Here is an insight into why we want these bios. We have read a lot from Dave since he joined us recently, but now we get to know where he is and stuff like that:
I suppose I am one of those new, unknown, faces on here who has been posting without first introducing myself to the group. I am a Spanish and Latin teacher at Providence Day School in Charlotte, NC. It is a 1500 student pre-k to 12 private school, where I am lucky enough to have about 15-20 students per class. Stepping back, I am a language nerd. A geek who loves to take language apart, gaze at it from a million different angles and share that knowledge with poor unsuspecting students. I studied 4 years of Latin in high school – thriving in the old-school grammar-translation model enough to major in it in college at Williams. I also studied Spanish in high school but learned next to nothing, and certainly couldn’t speak or remember anything once I left. For 8 years I taught Latin, moving gradually from pure grammar-translation towards the “reading approach”. I suppose once or twice I used TPR in elementary level classes, but I certainly never imagined that I could or would be speaking Latin in the classroom.
Burned out of teaching Latin here in the states, I moved to Buenos Aires, Argentina to experience more of the world and, nominally, to teach English while there. When I moved there, I spoke no Spanish. I learned a lot about communicative style instruction in the foreign language classroom while doing a CELTA there and also through my teaching. My Spanish improved by constant exposure, weekly classes, and a daily habit of reading the most interesting parts of the paper Clarin. I ended up spending 3 years teaching in Medellín, Colombia – marrying my wife there, and at the end of it all speaking quite good Spanish.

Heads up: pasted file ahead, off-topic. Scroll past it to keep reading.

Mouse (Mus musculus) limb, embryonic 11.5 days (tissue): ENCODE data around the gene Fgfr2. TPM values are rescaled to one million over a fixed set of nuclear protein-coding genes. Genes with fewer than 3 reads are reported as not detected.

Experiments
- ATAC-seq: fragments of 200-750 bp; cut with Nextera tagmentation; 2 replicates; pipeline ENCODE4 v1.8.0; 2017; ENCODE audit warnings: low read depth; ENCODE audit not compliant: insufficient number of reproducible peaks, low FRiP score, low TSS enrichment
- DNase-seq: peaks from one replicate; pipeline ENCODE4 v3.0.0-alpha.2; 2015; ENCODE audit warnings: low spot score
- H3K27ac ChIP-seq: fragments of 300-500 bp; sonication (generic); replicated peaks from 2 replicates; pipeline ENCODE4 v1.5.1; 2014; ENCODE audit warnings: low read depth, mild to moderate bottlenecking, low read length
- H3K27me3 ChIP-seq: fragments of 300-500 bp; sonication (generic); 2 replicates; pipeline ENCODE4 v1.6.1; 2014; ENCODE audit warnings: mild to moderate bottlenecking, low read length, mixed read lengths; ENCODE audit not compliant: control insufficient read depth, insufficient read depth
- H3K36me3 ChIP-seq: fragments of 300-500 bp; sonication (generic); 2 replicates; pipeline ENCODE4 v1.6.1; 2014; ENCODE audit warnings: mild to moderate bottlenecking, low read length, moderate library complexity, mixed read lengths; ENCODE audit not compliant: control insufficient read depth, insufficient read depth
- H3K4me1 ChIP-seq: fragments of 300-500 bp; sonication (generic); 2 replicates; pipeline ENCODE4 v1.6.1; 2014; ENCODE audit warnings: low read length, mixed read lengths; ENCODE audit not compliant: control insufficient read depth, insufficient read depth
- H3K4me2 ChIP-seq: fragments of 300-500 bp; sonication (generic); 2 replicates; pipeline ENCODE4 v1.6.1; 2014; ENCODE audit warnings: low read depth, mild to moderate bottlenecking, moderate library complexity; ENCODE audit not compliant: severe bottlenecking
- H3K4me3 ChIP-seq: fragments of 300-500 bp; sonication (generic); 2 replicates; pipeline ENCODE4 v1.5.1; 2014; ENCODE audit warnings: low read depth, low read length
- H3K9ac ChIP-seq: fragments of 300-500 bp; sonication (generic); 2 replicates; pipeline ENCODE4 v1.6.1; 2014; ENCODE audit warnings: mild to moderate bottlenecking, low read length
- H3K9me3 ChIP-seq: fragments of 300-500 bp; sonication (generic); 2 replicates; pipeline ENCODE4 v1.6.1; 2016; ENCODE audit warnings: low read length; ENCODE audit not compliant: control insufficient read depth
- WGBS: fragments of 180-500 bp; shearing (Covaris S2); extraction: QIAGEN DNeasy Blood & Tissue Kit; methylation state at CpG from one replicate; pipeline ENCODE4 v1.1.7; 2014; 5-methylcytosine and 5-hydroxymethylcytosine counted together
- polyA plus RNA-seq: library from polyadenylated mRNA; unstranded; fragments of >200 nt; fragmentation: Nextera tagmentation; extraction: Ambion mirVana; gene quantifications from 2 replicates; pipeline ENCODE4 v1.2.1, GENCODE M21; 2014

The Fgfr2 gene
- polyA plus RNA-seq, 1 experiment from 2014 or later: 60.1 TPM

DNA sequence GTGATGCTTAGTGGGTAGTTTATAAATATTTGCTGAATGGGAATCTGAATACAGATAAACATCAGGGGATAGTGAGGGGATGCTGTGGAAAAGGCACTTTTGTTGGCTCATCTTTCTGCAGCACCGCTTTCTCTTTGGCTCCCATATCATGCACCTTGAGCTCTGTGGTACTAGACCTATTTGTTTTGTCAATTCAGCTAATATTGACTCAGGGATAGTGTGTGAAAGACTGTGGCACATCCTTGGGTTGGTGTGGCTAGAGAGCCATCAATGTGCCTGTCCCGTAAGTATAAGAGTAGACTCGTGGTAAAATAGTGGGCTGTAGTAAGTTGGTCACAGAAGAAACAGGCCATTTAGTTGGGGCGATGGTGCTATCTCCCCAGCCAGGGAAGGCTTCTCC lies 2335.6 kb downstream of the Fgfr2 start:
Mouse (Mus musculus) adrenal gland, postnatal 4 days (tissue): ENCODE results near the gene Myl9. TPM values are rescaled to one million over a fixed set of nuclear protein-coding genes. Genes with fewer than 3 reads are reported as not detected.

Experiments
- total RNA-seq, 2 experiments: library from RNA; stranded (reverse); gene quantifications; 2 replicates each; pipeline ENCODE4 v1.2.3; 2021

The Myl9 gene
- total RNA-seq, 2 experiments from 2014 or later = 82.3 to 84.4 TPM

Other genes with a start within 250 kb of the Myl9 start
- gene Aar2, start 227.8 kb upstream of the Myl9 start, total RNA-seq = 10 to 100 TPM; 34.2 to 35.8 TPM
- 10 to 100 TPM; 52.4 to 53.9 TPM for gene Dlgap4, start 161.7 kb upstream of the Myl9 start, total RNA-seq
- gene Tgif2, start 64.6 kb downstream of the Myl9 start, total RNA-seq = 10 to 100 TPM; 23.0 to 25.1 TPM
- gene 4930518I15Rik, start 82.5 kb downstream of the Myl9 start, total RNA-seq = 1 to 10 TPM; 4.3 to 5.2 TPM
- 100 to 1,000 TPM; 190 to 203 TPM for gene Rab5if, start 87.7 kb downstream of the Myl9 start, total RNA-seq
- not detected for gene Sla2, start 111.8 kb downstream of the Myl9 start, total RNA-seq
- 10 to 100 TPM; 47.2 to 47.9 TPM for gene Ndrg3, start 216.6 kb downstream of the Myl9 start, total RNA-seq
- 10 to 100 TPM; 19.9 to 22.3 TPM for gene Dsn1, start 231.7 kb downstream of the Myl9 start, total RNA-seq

Since I have come back to the States I have been trying to find the best way to reach students while throwing the grammar book out the window. Absolute immersion didn`t work so well last year, so after buying and reading Asher’s original TPR book, some works of Krashen, Blaine’s green bible, and TPRS in a Year!, I tried throwing in some TPRS last spring to mixed results. The summer workshop I took in Philadelphia really helped push me even farther into TPRS. I had no intention of actually trying to do full-on TPRS style instruction in Latin, yet that is where I find myself two weeks into the school year.
Thanks to everyone for creating the vibrant community which I am entering!
3 thoughts on “David Talone”
Welcome (officially), Dave!
Your colleague in TPRS,
The Hungry Cat
(PS. I also remembered we were grouped together in the circling practice at the workshop and you were so enthusiastic, it was catching! Glad to get to know you more here.)
I taught Latin for about 4 years in the old way until I began transitioning to TPRS. Like you, before that I also couldn’t imagine myself speaking Latin and doing TPRS either. And of course now l can’t imagine myself teaching any other way. Welcome and thanks for the bio and the recent posts!
Thanks for sharing Dave. I am in Winston Salem and so far you are the closest TPRSer I have found. Welcome!